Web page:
DFID’s challenges and opportunities for delivering water security in a post-MDG world

As the Millennium Development Goals come to a close in 2015, the international development community finds itself at a transition point. As they evaluate the progress made and redefine the targets ahead, decision-makers have the exciting and daunting task of shaping global policy for the coming generations.

This blog is based on Jean-Paul Penrose’s talk in Oxford on 30 October, part of the Water Security, Growth and Development seminar series. As the Senior Water Resources Adviser at DFID, he underscored the role the UK Government will play at this turning point. With an aid budget of £7.7 billion and £112 million bilateral water spending last year, DFID is a potent stakeholder in these discussions. As all eyes turn to the post-2015 framework, Penrose highlighted the challenges posed and opportunities available for delivering global water security.

Penrose emphasised the crucial need to build on the weaknesses of the MDGs to define the future of water resources management. For example, a greater focus on energy and transport could allow for the integration of these issues and emphasise water as a driver of growth and human development.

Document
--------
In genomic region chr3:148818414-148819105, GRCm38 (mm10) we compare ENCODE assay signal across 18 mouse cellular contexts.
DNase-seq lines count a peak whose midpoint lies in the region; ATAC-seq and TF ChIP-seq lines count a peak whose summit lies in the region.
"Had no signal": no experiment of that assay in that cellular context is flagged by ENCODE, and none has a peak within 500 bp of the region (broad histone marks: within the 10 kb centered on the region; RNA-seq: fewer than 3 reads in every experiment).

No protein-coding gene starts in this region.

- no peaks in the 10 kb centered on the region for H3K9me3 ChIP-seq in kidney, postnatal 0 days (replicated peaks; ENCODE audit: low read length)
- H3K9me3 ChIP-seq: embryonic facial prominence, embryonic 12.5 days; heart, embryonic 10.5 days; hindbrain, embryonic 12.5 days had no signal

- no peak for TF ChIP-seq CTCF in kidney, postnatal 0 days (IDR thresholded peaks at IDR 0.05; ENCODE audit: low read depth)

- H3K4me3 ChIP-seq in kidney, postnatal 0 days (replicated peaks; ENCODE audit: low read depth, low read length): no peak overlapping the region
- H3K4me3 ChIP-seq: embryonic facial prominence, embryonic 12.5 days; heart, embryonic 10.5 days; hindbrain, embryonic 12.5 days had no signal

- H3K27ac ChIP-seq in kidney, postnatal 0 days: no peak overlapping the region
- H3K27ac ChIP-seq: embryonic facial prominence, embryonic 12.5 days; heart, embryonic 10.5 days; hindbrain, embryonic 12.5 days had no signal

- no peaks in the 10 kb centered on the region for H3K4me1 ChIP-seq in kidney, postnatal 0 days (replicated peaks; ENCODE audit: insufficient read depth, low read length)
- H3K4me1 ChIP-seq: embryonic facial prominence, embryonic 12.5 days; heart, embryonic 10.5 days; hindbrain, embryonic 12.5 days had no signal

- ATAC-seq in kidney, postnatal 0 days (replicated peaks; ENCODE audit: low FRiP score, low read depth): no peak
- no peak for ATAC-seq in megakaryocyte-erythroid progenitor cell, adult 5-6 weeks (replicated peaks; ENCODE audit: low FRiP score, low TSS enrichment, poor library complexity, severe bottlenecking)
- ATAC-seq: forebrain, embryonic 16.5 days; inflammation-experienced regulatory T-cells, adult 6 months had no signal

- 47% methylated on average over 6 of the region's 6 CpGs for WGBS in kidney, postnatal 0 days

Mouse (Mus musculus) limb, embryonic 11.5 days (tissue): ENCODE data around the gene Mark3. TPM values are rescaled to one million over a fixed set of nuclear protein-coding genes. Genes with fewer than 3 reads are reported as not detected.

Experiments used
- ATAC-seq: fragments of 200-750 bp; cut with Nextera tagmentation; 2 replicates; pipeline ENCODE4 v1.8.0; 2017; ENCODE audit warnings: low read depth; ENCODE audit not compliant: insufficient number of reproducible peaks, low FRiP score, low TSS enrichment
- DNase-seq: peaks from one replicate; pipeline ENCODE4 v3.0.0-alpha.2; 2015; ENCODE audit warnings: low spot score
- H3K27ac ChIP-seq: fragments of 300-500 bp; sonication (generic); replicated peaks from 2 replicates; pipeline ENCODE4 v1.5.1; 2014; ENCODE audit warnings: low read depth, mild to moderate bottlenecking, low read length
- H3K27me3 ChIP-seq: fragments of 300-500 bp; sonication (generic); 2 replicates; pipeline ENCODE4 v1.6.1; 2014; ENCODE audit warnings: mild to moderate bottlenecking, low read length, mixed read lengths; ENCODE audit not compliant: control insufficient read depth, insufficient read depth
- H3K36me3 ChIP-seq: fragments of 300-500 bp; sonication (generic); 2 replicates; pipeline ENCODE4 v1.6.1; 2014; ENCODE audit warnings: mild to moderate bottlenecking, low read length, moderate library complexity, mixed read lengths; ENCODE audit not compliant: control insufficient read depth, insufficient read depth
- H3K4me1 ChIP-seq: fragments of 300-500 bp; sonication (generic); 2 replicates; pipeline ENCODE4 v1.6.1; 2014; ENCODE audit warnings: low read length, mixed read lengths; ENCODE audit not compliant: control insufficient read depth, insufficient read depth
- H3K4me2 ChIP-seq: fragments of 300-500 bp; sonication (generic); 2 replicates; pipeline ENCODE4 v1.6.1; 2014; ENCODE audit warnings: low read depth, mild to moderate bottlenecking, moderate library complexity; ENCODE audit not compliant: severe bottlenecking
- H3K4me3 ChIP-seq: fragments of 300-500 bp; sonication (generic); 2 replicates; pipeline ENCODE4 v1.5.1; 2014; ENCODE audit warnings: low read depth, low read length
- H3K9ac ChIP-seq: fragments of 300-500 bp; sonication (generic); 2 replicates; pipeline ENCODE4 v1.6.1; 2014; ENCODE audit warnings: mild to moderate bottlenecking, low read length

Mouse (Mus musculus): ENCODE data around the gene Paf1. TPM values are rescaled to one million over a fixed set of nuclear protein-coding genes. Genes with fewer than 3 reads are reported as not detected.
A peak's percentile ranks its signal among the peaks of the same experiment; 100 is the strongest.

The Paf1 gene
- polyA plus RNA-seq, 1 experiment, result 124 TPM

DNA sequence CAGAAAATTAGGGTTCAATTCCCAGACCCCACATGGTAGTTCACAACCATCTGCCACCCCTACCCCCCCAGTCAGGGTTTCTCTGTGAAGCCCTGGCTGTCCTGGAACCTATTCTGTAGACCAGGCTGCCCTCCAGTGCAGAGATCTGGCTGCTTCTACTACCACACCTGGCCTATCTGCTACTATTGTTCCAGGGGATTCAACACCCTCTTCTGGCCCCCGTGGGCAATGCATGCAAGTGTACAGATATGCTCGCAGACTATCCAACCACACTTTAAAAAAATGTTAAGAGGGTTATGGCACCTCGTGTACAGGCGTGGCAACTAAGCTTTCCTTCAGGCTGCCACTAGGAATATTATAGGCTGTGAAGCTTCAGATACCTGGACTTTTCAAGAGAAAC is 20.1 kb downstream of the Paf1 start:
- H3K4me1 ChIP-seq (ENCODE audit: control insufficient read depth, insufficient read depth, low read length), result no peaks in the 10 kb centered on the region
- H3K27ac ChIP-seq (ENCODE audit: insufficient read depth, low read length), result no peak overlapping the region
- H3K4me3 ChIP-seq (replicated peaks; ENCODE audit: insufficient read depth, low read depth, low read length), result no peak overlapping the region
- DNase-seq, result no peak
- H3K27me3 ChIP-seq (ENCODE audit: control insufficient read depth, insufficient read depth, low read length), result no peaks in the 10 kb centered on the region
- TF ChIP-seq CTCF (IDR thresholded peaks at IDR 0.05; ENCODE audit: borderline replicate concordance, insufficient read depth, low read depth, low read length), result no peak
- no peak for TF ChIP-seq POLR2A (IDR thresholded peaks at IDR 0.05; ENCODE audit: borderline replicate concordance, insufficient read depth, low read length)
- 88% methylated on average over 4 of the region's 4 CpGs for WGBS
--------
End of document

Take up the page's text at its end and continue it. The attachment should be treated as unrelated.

In particular, he pointed out the importance of the water security paradigm to frame water projects around poverty alleviation and sustainability, two agendas attractive to the international community. The challenge lies in ensuring that poverty goals resonate with developed countries, and sustainability remains a focus in developing nations.

From the perspective of DFID, the water security paradigm provides traction in negotiating support from government officials. Increasingly, this sort of political buy-in is essential to the implementation of large infrastructure projects. Such projects, said Penrose, need to account for the future of water resources and climate change. Though not many water supply and sanitation programmes have this dimension, DFID has prioritised both long-term maintenance and water resources sustainability.

However, Penrose pointed out that water resources management projects still lack clear evidence to lend them full credibility in the eye of the public. To justify investments and political support, we need to mobilise experts to generate metrics, unit costs, and results.

New stakeholders are playing an increasingly important role in this process: emerging powers diversify input, the private sector fuels investments, and foundations prepare rulebooks for new developments.

The key, according to Penrose, is to not let this uncertainty stifle the potential for progress. The public needs clear strong stories, and decision-makers need to take more identifiable risks. If the British government is to follow through on their declaration of water as a human right, popular paradigms like water security must be harnessed to implement change.

By Clémentine Stip, MSc Water Science, Policy and Management


Un Photo by Martine Perret